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Monday, March 26, 2012

Ea - Ea (2012)

Band: Ea
Country: Russia
Style: Funeral Doom Metal
Label: Solitude Productions

I don't think it's any stretch of the imagination that with the use of the internet, there's been a rise of some really, really bad bands emerging from the woodwork. Funeral doom is perhaps one of the worst genres to suffer from this because of countless one-man projects popping up performed by guys who think if they play super slow and use a little bit of feedback that they can be the next Mournful Congregation or Esoteric. Russia is, unfortunately, one of the areas in the world where this plague appears to be most prevalent (look it up).
In all honesty, after 2010's Au Ellai album, I had assumed that the project Ea was done. I had read that the project was brought together for three albums that were conceptually linked together, and I just figured that after those albums the band would be over, I'm happy to be proven wrong. Like I said above, funeral doom is a hard genre to find quality in, and Russia is a country that I've had quite a lot of bad experiences with musically, so the combination isn't one that would bring to mind a favorable group, but Ea is easily one of the most interesting funeral doom projects I've heard. Unlike a lot of their peers, the project has made use of elements that many other bands and projects seem to negligently forget. The use of melody, the use of variation, and the use of mood. Obviously, the genre of funeral doom isn't one that lends itself to happiness or uplifting moments, but it should, and the best bands do, be able to convey a sense of emotion through the music, and Ea does that in a way that many fail to do.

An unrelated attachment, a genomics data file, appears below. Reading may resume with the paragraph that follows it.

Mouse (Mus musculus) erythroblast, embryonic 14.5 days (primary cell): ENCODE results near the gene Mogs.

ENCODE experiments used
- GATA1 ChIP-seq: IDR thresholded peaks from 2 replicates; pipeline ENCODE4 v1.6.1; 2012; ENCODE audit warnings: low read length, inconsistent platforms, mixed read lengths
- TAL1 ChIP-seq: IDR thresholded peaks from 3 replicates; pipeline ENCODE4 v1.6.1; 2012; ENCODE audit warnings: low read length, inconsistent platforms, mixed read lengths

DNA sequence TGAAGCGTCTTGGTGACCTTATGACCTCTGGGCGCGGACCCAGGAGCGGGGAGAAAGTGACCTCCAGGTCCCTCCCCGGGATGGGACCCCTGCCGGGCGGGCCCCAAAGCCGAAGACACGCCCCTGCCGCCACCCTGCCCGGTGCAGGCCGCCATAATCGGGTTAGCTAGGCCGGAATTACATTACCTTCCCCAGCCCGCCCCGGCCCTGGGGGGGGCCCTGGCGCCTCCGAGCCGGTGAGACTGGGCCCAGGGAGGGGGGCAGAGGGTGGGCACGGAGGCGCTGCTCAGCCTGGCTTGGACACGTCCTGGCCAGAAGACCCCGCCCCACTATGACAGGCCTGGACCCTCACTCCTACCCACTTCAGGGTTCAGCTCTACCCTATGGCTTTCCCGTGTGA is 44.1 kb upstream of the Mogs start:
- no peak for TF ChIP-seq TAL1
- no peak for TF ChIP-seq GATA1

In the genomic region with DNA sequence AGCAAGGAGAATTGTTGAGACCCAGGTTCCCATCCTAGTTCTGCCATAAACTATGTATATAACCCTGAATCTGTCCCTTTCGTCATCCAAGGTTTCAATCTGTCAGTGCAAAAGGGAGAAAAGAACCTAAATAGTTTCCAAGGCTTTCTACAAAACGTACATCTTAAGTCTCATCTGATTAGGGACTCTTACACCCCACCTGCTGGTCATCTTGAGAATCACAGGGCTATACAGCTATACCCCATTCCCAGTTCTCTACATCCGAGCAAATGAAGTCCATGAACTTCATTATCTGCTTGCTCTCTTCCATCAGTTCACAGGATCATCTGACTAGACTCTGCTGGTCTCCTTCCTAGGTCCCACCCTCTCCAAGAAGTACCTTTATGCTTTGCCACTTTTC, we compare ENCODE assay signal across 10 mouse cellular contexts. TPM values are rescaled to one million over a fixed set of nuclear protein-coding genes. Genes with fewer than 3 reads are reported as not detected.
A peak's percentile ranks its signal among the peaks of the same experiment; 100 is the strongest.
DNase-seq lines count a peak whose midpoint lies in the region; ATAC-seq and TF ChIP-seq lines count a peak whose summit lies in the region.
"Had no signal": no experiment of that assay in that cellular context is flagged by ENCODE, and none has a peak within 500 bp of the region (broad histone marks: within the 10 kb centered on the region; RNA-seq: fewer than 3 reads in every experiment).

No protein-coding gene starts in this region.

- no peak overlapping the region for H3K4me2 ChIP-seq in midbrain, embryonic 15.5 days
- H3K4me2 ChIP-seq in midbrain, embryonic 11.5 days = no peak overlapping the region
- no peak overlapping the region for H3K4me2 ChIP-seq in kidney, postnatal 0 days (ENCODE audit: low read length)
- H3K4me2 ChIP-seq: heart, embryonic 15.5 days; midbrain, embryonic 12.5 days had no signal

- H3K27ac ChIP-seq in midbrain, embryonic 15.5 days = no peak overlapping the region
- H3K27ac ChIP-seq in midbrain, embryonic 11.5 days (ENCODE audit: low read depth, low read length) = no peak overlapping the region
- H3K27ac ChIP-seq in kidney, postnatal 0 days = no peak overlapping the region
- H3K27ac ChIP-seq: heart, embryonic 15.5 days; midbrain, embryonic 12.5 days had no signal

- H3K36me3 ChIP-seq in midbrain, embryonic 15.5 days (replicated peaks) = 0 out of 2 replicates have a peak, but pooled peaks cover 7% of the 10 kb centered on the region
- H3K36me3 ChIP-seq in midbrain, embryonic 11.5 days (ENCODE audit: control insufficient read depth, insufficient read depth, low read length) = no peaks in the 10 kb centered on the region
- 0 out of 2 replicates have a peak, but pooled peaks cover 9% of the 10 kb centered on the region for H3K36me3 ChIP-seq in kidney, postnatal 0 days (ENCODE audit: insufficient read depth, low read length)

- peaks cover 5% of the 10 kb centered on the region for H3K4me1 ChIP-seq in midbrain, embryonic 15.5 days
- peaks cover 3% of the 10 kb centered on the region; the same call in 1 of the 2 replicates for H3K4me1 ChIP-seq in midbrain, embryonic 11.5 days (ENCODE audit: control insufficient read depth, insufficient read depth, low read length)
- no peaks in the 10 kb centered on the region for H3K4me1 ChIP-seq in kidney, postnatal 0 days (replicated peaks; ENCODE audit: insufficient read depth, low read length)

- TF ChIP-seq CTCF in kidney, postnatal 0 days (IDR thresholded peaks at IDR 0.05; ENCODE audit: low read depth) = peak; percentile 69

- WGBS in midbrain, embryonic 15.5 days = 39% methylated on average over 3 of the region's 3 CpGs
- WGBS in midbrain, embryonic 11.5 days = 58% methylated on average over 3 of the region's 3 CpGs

I'm not going to say that Ea is a project that is mind-blowing, there are a lot of elements in the band that fans of the genre will have heard before, but with this and their last album, the band has finally hit their stride and are nailing the funeral doom sound and bringing their own flavor to it. The first two Ea albums were fine, but they had their flaws, the debut wasn't really anything too special for the genre, and their follow-up was a bit too synthetic for my own taste; but like I said, they hit the mark on their last album, which had all the necessary elements for the band to start crafting an even more honed sound with future releases. On here, they manage to hit the bull's eye and craft an album that all funeral doom fans should definitely take note of. Despite being only one song, which just happens to top forty-seven minutes, the band bring together all the sounds they perfected on their last album and unify them.
The band has never been all that reliant on vocals, and on here they play but a minor role in the overall tone of the album, but they are able to bring a bit more life into some of the more dirging moments of the song. Aside from that, musically, you'll find that on here, the balance between the more melodic funeral doom the band makes use of and their interest in most post-rock and classical influenced ambiances is at their peak. The synthes are nowhere near as fake sounding as they used to be and they create a haunting and sorrowful backdrop to the slow, plodding guitars. It's also worth nothing that the synthes are not simply for the background as they make more than one appearance as a leading instrument, and it works fantastically. In my opinion, there's a good balance between the use of guitars and keyboards on here as well. The guitars aren't super heavy or crushing, which may be a letdown to some, but have more of an "epic" sense to them where they are used just as much as the synthes are in some cases to provide more background heaviness, while the lead guitar provides the melodies on top. Hell, there's even a solid guitar solo in here as well.
I think it's pretty clear that I really enjoyed this album, and despite a couple of small gripes, it's certainly the best funeral doom record I've heard this year, and I somehow doubt it'll be easy to top. I can only hope fans of doom metal, in general, take the chance to listen to this album and experience this piece of masterwork. I can only hope that the band can continue this ascent upwards in terms of quality with future releases, cause their future looks very bright if I judge it by this album.
Overall Score: 9
Highlights: Ea

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